President Shimon Peres was in New York Tuesday for diplomatic meetings; Defense Minister Ehud Barak recently concluded a series of sessions in Washington, including a meeting with U.S. Secretary of State Hillary Clinton; Deputy Foreign Minister Danny Ayalon represented Israel in the Ad Hoc Liaison Committee which coordinates financial aid for Palestinian institution and economic building in the West Bank; and Palestinian Authority President Mahmoud Abbas has been receiving prominent world politicians in his New York hotel room – so where is Prime Minister Benjamin Netanyahu?
This very question has been the talk of the day, brought up in private conversations between diplomats and whispered by political commentators along the hallways of the United Nations headquarters in N.Y. where every move made by world leaders is being closely watched and analyzed.
As a former UN ambassador and foreign minister, Netanyahu is aware of New York's centrality and importance as the diplomatic capitol of the world, where heads of states and media representatives meet during for the UN General Assembly summit.
Peres, who met Monday with UN Secretary General Ban Ki-Moon and later with Abbas appears to be the acting prime minister in New York.
Similarly, Barak, who in a meeting with Clinton "discussed the negotiations and the need to overcome obstacles," according to his spokesman, appeared to be the acting foreign minister, and Abbas was reaping the diplomatic prizes.
Unlike them, the only man who hadn’t appeared at all on the N.Y. stage was Netanyahu.
Meanwhile, Iranian President Mahmoud Ahmadinejad told a UN General Assembly session on poverty that capitalism was on the verge of death and that it was time for a new economic system.
"The discriminatory order of capitalism and the hegemonic approaches are facing defeat and are getting close to their end," Ahmadinejad said at a summit meeting assessing progress on achieving UN goals to drastically reduce poverty by 2015.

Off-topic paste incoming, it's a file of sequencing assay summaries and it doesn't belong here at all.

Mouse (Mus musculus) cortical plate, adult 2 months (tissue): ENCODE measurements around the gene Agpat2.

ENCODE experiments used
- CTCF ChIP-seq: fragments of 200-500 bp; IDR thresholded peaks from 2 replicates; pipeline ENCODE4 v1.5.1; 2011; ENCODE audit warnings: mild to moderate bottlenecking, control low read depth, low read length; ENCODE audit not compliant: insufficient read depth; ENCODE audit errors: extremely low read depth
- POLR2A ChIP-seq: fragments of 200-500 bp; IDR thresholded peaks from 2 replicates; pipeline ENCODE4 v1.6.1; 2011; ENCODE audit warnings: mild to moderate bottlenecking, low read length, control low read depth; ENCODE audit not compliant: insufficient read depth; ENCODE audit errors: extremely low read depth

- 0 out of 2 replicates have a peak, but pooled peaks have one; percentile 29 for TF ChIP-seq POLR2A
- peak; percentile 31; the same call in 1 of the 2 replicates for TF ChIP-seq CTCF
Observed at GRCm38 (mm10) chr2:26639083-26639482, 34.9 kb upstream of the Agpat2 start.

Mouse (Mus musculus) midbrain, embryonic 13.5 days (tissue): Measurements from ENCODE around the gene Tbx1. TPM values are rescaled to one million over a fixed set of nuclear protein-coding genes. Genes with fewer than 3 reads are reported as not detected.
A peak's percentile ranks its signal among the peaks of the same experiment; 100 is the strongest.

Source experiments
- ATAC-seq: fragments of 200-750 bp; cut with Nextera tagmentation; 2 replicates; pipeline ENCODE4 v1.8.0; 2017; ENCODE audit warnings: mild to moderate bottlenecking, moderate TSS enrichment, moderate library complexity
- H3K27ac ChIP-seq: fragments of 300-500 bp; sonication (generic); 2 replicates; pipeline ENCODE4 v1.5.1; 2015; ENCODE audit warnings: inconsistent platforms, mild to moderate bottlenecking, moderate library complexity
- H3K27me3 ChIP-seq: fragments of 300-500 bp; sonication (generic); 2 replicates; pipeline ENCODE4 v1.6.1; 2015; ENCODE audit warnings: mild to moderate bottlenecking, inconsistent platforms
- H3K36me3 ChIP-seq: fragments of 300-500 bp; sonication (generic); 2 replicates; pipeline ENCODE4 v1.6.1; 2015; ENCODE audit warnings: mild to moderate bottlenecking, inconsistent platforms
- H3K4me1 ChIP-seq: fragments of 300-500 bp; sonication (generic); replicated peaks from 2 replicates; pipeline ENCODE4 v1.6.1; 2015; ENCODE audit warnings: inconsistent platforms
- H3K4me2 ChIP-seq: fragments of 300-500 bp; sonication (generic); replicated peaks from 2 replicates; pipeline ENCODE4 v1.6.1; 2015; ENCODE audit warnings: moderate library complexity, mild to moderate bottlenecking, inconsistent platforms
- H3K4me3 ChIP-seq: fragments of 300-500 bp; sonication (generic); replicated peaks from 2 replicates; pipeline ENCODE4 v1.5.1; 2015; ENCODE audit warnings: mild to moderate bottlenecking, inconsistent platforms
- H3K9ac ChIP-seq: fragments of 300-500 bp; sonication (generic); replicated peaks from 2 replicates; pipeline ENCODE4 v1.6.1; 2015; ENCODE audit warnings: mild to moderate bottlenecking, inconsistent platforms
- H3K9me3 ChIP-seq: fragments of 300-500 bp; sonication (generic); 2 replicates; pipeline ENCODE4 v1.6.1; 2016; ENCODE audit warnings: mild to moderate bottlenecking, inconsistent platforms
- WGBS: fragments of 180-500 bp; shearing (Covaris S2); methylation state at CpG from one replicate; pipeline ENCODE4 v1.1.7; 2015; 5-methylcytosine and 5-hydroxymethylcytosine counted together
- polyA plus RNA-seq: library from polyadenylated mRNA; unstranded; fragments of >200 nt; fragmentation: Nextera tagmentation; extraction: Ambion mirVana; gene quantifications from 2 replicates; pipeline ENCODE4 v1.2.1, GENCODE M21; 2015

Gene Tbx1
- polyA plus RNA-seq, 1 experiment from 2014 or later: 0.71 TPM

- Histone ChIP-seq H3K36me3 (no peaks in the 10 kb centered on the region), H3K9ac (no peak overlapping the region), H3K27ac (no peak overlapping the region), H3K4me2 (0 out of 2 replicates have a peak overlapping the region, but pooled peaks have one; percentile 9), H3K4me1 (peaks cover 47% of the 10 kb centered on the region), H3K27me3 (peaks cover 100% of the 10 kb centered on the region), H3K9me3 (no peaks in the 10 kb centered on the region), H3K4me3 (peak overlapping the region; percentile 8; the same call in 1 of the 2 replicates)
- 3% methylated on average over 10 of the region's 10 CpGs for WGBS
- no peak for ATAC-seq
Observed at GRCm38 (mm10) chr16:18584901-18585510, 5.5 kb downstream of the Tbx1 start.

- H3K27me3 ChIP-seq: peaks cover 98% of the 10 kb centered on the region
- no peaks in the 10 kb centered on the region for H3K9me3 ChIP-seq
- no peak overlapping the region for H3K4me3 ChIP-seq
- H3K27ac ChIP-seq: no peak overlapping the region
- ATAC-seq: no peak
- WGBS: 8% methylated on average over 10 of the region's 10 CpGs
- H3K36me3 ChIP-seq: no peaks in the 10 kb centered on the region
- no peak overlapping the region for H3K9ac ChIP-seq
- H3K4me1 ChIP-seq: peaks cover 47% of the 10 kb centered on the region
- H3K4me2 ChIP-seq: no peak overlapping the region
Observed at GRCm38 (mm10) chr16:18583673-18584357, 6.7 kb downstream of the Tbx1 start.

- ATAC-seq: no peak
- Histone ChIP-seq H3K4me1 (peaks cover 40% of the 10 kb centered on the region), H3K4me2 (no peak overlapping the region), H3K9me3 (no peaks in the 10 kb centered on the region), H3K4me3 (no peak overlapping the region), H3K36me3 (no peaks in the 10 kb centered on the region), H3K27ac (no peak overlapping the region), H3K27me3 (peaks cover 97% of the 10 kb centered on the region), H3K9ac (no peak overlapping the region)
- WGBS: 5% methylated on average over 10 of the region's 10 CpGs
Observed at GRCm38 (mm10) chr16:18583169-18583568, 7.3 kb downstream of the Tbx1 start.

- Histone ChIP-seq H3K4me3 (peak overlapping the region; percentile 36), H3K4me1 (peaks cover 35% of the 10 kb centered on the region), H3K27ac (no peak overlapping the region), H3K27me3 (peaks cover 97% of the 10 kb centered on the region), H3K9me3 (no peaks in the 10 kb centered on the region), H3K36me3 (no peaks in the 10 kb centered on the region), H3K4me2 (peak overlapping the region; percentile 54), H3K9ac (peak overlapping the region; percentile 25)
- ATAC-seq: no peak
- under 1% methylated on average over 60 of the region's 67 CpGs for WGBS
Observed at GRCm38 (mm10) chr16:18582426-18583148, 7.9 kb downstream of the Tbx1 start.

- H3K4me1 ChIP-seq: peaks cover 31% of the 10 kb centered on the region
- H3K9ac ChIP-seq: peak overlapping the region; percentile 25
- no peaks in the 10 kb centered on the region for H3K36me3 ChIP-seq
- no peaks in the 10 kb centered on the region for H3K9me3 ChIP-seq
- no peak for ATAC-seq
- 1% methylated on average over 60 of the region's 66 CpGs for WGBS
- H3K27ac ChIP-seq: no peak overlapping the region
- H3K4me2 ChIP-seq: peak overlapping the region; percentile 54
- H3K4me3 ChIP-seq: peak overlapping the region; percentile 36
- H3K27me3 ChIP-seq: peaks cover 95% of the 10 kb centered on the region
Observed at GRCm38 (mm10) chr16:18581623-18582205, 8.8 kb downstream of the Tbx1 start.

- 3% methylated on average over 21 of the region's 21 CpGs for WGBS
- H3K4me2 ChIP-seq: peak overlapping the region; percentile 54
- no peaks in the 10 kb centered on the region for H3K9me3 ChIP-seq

"The undemocratic and unjust governance structures of the decision-making bodies in international economic and political fields are the reasons behind most of the plights today humanity is confronting," he said, according to an English translation of his prepared remarks.
Ahmadinejad had drawn large crowds for previous UN speeches but Tuesday's address was delivered to a virtually empty hall.
It was unclear whether the unusually low attendance was due to waning interest in Ahmadinejad five years after he first addressed the assembly or if it was the fact that he was one of the first speakers in the morning session, which began at 9 A.M.
Ahmadinejad offered no clear alternative to capitalism but said, "The world is in need of an encompassing and, of course, just and humane order in the light of which the rights of all are preserved and peace and security are safeguarded."
Ahmadinejad will address the 192-nation General Assembly again on Thursday during its annual General Debate, in which world leaders traditionally cover issues important to them.
In the past, Ahmadinejad has used the General Debate as a forum to defend Iran's nuclear program and assail its arch foes Israel and the United States, typically prompting walkouts by the United States and some European countries.
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